Understanding the physiological role of endogenous allosteric modulators at the muscarinic acetylcholine receptors

[Speaker] Ee Von Moo:1
[Co-author] Patrick M Sexton:1, Arthur Christopoulos:1, Celine Valant:1
1:Monash Institute of Pharmaceutical Sciences, Australia

Allosteric binding sites on G protein-coupled receptor (GPCR) can be targeted by synthetic or natural (endogenous) molecules (van der Westhuizen et al., 2015). However, the (patho)physiological role(s) of many endogenous allosteric modulators remain poorly understood. One interesting example is major basic protein (MBP), a highly basic peptide that acts as a negative allosteric modulator (NAM) of acetylcholine (ACh) at airway M2 muscarinic acetylcholine receptors (mAChR; Jacoby et al., 1993). We hypothesized that, in addition to MBP, other endogenous basic peptides, including the antimicrobial, LL-37, involved in chemotaxis, maturation of immune cells and apoptosis (Kahlenberg et al., 2013) could also interact allosterically with the M2 mAChRs and have major physiological impacts. In this study, we aim to characterise the pharmacological properties and the putative (patho)physiological roles of LL-37 at mAChRs. Using IMR-32, a native cell line endogenously expressing human M2 mAChRs and mouse tissues predominantly expressing mouse M2 mAChRs, we performed [3H]NMS radioligand binding and [35S]GTPgS turnover as a functional measure of receptor activation, to assess the allosteric effect of LL-37.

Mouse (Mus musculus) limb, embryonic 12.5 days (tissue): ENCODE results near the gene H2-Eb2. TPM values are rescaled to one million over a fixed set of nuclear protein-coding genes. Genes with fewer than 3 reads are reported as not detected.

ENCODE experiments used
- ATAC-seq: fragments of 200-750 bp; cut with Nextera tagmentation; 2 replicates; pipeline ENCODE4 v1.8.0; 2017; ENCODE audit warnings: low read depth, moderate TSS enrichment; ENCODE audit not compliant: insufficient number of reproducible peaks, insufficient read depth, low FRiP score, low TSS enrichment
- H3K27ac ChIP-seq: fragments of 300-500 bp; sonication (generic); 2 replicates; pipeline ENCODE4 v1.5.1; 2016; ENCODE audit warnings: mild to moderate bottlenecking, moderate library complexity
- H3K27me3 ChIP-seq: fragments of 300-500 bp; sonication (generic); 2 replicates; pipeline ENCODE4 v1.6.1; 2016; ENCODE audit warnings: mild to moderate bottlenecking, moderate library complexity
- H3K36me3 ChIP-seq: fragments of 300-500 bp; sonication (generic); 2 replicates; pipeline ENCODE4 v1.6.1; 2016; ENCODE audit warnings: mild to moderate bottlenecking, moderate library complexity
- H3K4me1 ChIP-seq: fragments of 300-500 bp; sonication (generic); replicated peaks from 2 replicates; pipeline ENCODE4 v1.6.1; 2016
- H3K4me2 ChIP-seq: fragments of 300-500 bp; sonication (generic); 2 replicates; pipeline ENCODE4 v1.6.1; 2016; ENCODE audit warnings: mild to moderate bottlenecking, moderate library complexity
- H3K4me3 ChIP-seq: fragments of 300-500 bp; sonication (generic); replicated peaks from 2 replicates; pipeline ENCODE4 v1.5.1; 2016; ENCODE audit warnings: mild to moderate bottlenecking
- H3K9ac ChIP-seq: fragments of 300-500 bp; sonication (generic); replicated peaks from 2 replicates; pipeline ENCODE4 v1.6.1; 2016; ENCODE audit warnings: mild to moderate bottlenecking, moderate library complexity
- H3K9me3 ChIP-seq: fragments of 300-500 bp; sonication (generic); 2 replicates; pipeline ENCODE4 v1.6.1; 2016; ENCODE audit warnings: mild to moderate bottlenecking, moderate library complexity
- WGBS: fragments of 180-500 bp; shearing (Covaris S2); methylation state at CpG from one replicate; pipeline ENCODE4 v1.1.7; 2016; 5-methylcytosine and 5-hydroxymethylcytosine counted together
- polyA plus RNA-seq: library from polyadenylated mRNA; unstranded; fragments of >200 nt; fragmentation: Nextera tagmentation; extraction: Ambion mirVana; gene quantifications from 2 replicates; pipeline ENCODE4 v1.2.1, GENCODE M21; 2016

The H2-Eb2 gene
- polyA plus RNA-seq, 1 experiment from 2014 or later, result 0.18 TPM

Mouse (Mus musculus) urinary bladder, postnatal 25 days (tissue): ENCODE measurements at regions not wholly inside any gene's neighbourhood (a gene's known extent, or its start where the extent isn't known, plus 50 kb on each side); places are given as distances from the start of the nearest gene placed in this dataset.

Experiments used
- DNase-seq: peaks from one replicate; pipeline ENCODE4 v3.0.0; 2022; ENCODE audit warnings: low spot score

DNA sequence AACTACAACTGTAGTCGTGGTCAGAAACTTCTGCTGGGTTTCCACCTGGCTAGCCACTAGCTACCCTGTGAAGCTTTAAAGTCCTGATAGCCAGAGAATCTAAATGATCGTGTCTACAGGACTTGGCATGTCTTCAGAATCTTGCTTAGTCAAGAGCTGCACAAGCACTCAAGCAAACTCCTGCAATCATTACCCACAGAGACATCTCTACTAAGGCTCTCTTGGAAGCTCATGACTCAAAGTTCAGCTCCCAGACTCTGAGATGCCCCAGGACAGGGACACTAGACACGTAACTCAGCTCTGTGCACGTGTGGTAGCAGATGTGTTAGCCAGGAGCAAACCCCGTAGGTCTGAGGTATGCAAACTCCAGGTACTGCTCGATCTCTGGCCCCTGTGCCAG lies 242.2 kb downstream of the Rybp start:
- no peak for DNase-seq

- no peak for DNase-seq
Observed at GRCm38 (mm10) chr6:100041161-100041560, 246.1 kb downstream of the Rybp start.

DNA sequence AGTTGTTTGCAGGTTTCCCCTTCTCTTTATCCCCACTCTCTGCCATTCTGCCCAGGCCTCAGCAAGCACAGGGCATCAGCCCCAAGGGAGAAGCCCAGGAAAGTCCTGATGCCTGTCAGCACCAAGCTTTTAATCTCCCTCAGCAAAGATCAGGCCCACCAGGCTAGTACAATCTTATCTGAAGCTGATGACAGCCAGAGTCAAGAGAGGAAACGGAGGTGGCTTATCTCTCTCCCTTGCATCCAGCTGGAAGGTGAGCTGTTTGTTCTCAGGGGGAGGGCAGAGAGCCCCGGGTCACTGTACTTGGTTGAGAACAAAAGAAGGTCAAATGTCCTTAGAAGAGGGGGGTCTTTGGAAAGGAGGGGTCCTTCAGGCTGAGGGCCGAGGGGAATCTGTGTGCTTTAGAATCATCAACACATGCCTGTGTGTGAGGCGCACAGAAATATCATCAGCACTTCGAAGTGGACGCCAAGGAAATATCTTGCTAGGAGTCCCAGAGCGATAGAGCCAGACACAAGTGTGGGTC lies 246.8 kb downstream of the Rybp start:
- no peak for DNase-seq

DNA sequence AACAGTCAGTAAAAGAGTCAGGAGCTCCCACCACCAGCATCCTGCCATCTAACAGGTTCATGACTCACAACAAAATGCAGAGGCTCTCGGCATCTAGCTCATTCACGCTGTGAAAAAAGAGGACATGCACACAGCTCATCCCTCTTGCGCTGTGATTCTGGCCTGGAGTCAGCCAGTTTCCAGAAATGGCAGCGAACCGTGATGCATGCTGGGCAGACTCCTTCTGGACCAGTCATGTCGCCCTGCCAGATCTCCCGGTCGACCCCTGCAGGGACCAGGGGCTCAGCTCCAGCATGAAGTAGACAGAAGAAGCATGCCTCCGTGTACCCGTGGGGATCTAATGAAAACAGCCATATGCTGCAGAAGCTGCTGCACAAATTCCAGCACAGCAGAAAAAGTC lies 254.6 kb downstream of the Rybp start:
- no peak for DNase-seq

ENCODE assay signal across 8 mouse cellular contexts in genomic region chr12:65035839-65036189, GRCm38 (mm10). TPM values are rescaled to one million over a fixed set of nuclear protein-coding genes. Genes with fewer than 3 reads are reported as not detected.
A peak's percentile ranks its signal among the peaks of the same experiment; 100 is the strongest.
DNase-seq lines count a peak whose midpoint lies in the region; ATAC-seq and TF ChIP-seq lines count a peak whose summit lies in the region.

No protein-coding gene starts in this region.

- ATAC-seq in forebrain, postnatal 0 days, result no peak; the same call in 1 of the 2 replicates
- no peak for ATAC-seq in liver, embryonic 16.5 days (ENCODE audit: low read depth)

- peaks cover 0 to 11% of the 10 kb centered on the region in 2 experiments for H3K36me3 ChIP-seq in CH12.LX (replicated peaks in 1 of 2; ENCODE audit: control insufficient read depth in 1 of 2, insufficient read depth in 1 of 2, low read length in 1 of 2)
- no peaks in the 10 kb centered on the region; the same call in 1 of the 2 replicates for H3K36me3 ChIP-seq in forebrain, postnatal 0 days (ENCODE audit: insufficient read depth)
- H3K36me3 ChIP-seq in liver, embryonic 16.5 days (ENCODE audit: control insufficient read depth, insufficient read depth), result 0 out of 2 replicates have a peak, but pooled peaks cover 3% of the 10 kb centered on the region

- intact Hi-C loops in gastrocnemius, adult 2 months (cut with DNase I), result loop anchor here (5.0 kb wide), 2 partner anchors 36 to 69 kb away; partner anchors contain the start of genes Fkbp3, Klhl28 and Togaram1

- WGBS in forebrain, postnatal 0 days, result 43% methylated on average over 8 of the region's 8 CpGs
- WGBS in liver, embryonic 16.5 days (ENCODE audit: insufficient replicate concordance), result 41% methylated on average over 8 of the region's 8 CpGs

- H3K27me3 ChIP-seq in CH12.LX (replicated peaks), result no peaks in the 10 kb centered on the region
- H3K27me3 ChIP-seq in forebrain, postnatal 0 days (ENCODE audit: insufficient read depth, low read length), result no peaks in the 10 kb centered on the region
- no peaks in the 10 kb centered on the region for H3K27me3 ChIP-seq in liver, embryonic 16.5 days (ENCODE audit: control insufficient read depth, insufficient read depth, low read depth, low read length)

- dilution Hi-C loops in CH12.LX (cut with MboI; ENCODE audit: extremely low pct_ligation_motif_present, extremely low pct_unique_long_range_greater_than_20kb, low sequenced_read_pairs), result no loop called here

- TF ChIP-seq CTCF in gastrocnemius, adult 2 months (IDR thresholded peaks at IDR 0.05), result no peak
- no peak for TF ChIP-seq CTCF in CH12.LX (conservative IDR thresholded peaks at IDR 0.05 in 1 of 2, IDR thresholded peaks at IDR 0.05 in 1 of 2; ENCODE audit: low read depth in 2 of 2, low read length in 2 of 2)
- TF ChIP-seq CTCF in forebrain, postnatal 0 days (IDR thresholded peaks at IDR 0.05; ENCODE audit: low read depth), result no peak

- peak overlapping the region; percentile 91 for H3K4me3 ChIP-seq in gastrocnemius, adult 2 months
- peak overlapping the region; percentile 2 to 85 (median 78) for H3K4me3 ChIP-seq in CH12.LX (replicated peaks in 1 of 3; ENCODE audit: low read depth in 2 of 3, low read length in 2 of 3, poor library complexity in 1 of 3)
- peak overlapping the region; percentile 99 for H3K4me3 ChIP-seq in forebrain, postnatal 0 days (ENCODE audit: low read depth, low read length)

We found that LL-37 mediated a concentration-dependent partial inhibition of the antagonist [3H]NMS binding in IMR-32 cells and mouse cardiac tissues, a hallmark of allostery. Additionally, LL-37 also negatively modulated ACh-mediated G protein activation in mouse hypothalamus preparations. Our results suggest that LL-37 is a NAM of antagonist binding and agonist function at the M2 mAChR. The M2 mAChRs are highly expressed on both neuronal and non-neuronal cells, including immune cells and epithelial cells, and are known to be involved in their survival outcome. In the context of inflammation and cancer, when LL-37 is highly expressed, the antagonism of M2 mAChR activity by the peptide could therefore have unappreciated (patho)physiological consequences.

van der Westhuizen ET al. (2015) J Pharm Exp Ther 353(2):246-60.
Jacoby et al. (1993) J Clin Invest 91:1314-1318.
Kahlenberg et al. (2013) J immunol 191(10):4893-901.

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